How to Create a Simple Site With a Static Site Generator
The advent of the internet has brought a lot of companies and businesses online, making them more visible to their clients and customers than was previously possible. Any serious business out there already has a website or is planning on building one.
They can also be built with content management systems like WordPress or Joomla. But sometimes, these methods of creating websites can be overkill for something as simple as a portfolio website or a blog. In such cases, Static Site Generators or SSGs can be used.
There are several SSGs out there to choose from, each with their pros and cons. In this tutorial, we would be making use of one of the popular SSGs out there called Hexo to create a simple blog.
Before commencing, you have to install node.js and npm on your computer. You can do so by going here to install it. Installing node.js through that link, install npm automatically. You also need git installed on your computer as well. To get that installed go here.
After completing the installation, open a terminal on your computer and type in this command. This would only work if you have both packages installed sucessfully.
|C:> npm install hexo-cli -g|
This would install Hexo on your computer through the terminal. The whole installation takes about two minutes. After installation, you should have something similar to the picture above. Ignore the warnings you see after running.
Creating your site
The next thing is to create the website using hexo. To do so, you type into your terminal this command.
|C:> hexo init Blog && cd Blog|
The command that creates the site is before the && symbol. cd Blog changes your directory to the just created Blog directory. You don’t have to call it Blog, though. It could be called anything. The Blog folder gets created after running hexo init Blog. For Windows Powershell users, replace the && symbol with a semi-colon. For cmd users, use just one ampersand symbol(&).
When it is done running, you should get a screen like this. You can ignore the vulnerabilities discovered during the initialization.
If you navigate to the Blog folder, you should see items like node_modules, scaffolds, source, etc. The Blog folder is created in the current directory of your terminal. Mine would be found in the C:/Windows/System32 directory. If you wish to create it somewhere else, you can change your directory in the terminal before running the command.
Before we start the server and see what the site looks like, we have to install some other dependencies for the site. To do that, type into your terminal the command below. Make sure you are in the Blog directory.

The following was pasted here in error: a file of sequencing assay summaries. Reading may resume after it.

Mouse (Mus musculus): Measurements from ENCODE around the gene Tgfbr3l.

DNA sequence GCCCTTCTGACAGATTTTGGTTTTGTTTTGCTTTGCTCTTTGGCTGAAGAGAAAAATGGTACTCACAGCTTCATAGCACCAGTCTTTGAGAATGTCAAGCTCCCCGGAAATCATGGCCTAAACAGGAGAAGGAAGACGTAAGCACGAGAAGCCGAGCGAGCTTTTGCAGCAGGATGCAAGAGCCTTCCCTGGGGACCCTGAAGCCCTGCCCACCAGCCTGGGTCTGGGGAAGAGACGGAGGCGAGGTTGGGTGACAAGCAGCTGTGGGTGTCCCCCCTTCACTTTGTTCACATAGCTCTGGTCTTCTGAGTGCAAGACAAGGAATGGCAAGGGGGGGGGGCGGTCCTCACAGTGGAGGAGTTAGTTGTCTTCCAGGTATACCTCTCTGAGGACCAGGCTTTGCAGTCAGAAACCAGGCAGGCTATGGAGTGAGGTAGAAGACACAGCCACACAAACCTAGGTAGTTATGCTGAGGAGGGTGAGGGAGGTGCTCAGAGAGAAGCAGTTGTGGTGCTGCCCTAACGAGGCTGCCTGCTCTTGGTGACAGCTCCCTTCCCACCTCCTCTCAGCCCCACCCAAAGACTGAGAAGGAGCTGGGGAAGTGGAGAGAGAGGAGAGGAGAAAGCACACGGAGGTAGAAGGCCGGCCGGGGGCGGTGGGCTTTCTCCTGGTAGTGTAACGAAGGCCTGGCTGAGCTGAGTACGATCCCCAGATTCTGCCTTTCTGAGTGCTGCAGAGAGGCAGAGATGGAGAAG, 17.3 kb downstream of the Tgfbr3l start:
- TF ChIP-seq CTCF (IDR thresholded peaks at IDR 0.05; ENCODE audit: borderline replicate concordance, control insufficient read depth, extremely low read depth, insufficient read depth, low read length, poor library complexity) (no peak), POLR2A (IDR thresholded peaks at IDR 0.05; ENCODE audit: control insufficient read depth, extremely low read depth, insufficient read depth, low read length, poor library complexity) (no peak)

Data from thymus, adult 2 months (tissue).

|C:Blog> npm install|
This should install the missing dependencies.
Loading the website
To see what the website you just created looks like, go back to your terminal and run the command below.
|C:Blog> hexo server|
You should see something similar to the image below. This means you can now access your website through the underlined URL. Clicking on the link opens a new tab with the website. You can also copy and paste the link into a browser. To go back to your terminal prompt or stop the server, press Ctrl + C
Changing your theme
If you are not okay with the way the default theme of the site looks, you can change it. There are more beautiful themes available that you can change it to. Hexo has a couple of themes on their website which you can check out.
You can also search for specific themes through the search box.
To change your theme, visit the link above and click on one of the available themes. It would lead you to its GitHub page. Copy the URL of the page and place it in the command below without the angle brackets. This would download the theme files from GitHub to the folder specified in the command.
Before you type in the command, press Ctrl + C to stop the server.
|C:> git clone <github-url> themes/theme-folder-name|
After that, change the theme property in your _config.yml file to aircloud. Your _config.yml can be found at the root of the Blog folder. The _config.yml controls certain things about the site like the title, subtitle, author, URL, etc. You can edit these properties by opening it in a text editor.
Rerun hexo server in the terminal and refresh the webpage, you would notice the theme of your website change.
Creating your blog post
Now that we have set up the essential things, we can move to creating the blog post. The majority of the work that would be required to create the post would be done using Markdown a lightweight markup language (You can learn how to use Markdown at markdownguide.org)
To begin, we need to create the blog post on the site. To do that, run the command below. You would have to stop the server first by pressing Ctrl + C.
|C:> hexo new post “My Blog”|
Running this creates a .md file —a markdown file which you can fill in with your content, and format using markdown’s easy to use syntax. The markdown file can be found at source/_post in the root folder.
Hosting your blog
Now that you have set up the site and created a blog post, the next thing is to host your website so that it’s visible to anyone around the world. There are a couple of ways to do this. You can host your site on regular hosting services like AWS, Google Cloud, etc.
You can also do this for free by creating a username.github.io website with GitHub. Netlify (a web hosting service, among other things) also gives you the option to create webpages from your GitHub repository. Of course, these methods would require that you have a GitHub account and know your way around it. To learn more about this, you can check here and here.
These are the basic things you need to know to create a simple website with Hexo. If you want to create simple sites with little or no interactivity, an SSG is a very simple solution for you. For more information on Hexo, you can visit their website at hexo.io.